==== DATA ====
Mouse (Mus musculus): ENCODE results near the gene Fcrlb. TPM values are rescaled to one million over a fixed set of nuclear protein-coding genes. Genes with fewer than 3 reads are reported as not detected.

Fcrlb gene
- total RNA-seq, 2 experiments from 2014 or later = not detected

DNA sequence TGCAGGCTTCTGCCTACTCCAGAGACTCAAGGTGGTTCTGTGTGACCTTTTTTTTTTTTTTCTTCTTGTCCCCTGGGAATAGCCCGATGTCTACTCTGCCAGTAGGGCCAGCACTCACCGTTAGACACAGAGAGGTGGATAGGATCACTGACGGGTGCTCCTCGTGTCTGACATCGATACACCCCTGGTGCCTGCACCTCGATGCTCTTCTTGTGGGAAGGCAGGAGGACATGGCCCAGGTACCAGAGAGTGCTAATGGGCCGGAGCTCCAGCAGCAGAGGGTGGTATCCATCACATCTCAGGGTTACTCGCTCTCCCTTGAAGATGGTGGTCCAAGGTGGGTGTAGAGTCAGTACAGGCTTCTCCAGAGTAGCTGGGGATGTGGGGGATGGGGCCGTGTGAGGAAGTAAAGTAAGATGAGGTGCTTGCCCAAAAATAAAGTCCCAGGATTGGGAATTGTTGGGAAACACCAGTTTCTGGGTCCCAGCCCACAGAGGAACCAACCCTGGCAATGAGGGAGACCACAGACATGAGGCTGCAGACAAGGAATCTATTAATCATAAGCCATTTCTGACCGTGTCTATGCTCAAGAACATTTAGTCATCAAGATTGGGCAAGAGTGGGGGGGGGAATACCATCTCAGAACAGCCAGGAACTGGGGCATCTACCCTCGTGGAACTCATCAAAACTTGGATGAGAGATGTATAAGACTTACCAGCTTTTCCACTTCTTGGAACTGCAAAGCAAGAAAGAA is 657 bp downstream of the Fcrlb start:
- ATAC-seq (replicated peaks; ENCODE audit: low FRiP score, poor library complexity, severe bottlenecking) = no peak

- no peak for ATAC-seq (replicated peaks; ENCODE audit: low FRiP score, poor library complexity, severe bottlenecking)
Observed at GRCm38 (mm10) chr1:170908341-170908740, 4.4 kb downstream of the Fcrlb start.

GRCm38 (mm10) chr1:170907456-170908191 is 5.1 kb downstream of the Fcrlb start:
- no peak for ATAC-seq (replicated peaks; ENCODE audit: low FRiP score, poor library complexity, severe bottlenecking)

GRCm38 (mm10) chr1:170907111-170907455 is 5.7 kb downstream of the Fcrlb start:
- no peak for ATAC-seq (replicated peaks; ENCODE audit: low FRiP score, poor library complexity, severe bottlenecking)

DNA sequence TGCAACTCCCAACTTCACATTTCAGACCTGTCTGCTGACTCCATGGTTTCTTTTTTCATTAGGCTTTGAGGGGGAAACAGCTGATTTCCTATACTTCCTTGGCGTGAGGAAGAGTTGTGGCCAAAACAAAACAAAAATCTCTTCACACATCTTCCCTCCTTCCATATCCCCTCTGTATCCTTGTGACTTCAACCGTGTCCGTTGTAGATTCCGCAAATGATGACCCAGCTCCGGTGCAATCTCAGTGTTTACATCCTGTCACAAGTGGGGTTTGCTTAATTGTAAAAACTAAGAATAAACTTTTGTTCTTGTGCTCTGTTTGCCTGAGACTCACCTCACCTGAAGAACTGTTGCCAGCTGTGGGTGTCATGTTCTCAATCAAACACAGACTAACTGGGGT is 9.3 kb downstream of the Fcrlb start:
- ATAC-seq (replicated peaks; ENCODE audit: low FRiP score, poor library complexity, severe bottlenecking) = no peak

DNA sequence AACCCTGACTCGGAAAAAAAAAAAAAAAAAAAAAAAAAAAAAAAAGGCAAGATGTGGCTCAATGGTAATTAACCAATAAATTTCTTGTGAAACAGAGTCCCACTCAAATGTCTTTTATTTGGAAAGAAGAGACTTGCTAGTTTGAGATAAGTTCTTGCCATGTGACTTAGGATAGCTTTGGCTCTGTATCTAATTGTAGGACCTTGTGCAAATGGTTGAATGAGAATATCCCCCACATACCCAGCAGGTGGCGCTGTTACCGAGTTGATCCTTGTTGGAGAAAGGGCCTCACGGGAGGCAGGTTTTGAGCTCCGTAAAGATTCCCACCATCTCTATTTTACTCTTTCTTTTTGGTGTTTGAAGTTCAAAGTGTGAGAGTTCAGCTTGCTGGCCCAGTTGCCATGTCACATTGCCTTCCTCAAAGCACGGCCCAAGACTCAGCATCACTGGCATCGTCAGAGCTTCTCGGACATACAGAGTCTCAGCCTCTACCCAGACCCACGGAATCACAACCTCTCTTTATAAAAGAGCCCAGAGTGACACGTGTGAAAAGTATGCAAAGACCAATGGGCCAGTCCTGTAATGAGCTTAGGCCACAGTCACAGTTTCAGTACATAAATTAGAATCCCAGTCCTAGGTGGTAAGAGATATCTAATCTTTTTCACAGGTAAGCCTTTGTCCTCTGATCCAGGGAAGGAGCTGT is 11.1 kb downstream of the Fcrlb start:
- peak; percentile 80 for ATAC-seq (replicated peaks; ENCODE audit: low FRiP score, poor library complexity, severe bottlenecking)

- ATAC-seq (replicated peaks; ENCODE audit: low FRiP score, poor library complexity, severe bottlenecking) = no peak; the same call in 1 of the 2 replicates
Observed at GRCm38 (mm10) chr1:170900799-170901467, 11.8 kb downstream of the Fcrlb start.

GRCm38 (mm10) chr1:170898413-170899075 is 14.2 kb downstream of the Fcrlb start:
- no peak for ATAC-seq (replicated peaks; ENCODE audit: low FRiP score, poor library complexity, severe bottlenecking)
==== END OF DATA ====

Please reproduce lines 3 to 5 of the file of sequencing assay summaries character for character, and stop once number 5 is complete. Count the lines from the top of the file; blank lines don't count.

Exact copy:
- total RNA-seq, 2 experiments from 2014 or later = not detected

DNA sequence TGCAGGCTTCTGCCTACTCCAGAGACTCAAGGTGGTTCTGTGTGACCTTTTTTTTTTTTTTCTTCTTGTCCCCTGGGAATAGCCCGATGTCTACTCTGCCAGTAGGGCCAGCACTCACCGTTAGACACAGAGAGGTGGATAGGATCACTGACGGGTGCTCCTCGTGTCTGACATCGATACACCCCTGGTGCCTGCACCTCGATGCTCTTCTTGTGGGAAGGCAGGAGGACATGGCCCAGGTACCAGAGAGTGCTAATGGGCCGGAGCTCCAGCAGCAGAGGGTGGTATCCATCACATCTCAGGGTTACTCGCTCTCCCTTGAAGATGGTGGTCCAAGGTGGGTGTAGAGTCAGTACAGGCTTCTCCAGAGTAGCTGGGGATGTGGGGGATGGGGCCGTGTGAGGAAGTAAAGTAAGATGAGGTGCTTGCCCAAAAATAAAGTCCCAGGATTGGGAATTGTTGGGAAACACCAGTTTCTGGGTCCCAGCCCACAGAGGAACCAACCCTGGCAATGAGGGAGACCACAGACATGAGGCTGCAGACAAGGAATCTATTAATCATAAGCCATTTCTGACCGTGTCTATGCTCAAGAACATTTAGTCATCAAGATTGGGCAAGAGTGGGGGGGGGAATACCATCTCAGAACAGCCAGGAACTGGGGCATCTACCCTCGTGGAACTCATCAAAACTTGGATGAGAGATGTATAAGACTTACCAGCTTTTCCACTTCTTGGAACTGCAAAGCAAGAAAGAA is 657 bp downstream of the Fcrlb start:
- ATAC-seq (replicated peaks; ENCODE audit: low FRiP score, poor library complexity, severe bottlenecking) = no peak